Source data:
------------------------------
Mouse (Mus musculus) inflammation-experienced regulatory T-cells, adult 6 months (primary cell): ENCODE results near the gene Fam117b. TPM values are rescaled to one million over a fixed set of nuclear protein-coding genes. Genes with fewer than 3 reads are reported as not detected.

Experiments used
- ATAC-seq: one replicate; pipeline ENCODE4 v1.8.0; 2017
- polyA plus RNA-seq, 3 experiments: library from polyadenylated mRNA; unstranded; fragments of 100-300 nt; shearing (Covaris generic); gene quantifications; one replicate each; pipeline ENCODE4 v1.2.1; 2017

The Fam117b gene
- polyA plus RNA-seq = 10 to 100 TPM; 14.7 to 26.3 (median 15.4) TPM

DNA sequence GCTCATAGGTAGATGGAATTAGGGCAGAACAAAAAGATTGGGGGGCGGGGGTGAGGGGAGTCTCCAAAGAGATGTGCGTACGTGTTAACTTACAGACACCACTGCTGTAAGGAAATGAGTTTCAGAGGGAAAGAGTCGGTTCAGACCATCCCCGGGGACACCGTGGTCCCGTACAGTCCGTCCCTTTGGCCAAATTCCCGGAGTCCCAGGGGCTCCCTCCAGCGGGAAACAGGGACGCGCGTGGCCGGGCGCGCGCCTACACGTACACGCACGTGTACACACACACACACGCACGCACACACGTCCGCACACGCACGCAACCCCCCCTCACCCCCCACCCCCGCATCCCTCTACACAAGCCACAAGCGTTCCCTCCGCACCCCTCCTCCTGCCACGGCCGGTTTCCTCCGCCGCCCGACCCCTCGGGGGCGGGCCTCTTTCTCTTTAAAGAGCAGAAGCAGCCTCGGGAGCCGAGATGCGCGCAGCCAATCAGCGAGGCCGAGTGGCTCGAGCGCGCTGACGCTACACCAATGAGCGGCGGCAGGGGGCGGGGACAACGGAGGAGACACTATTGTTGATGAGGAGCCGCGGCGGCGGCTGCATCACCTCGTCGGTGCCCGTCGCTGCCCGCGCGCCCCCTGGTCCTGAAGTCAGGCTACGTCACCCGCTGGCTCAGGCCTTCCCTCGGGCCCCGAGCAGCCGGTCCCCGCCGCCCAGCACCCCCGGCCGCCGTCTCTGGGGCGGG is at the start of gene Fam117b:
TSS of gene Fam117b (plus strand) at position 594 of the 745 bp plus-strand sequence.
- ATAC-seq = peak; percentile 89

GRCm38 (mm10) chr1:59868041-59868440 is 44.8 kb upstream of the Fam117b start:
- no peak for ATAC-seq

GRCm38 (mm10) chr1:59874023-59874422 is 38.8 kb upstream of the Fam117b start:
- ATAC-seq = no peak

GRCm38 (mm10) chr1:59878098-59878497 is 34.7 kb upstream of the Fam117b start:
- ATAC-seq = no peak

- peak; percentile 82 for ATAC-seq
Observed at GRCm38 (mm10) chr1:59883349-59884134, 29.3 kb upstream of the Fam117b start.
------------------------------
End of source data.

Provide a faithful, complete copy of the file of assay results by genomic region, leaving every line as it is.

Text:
Mouse (Mus musculus) inflammation-experienced regulatory T-cells, adult 6 months (primary cell): ENCODE results near the gene Fam117b. TPM values are rescaled to one million over a fixed set of nuclear protein-coding genes. Genes with fewer than 3 reads are reported as not detected.

Experiments used
- ATAC-seq: one replicate; pipeline ENCODE4 v1.8.0; 2017
- polyA plus RNA-seq, 3 experiments: library from polyadenylated mRNA; unstranded; fragments of 100-300 nt; shearing (Covaris generic); gene quantifications; one replicate each; pipeline ENCODE4 v1.2.1; 2017

The Fam117b gene
- polyA plus RNA-seq = 10 to 100 TPM; 14.7 to 26.3 (median 15.4) TPM

DNA sequence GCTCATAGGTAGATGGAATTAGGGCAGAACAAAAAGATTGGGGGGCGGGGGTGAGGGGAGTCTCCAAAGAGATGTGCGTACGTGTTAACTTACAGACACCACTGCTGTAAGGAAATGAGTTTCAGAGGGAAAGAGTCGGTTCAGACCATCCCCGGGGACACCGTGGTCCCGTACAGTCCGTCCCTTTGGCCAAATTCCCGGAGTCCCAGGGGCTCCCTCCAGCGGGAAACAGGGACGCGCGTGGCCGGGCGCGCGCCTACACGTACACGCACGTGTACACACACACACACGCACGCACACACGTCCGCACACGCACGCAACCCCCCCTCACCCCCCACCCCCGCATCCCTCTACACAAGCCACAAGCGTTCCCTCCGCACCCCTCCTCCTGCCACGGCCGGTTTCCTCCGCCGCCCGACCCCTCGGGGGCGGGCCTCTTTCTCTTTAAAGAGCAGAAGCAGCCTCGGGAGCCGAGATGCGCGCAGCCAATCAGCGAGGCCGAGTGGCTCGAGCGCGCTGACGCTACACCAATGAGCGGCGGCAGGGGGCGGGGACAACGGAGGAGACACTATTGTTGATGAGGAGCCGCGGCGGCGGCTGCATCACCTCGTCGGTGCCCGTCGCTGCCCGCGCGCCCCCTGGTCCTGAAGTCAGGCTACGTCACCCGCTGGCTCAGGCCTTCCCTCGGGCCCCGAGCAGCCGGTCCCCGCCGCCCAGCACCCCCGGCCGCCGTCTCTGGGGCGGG is at the start of gene Fam117b:
TSS of gene Fam117b (plus strand) at position 594 of the 745 bp plus-strand sequence.
- ATAC-seq = peak; percentile 89

GRCm38 (mm10) chr1:59868041-59868440 is 44.8 kb upstream of the Fam117b start:
- no peak for ATAC-seq

GRCm38 (mm10) chr1:59874023-59874422 is 38.8 kb upstream of the Fam117b start:
- ATAC-seq = no peak

GRCm38 (mm10) chr1:59878098-59878497 is 34.7 kb upstream of the Fam117b start:
- ATAC-seq = no peak

- peak; percentile 82 for ATAC-seq
Observed at GRCm38 (mm10) chr1:59883349-59884134, 29.3 kb upstream of the Fam117b start.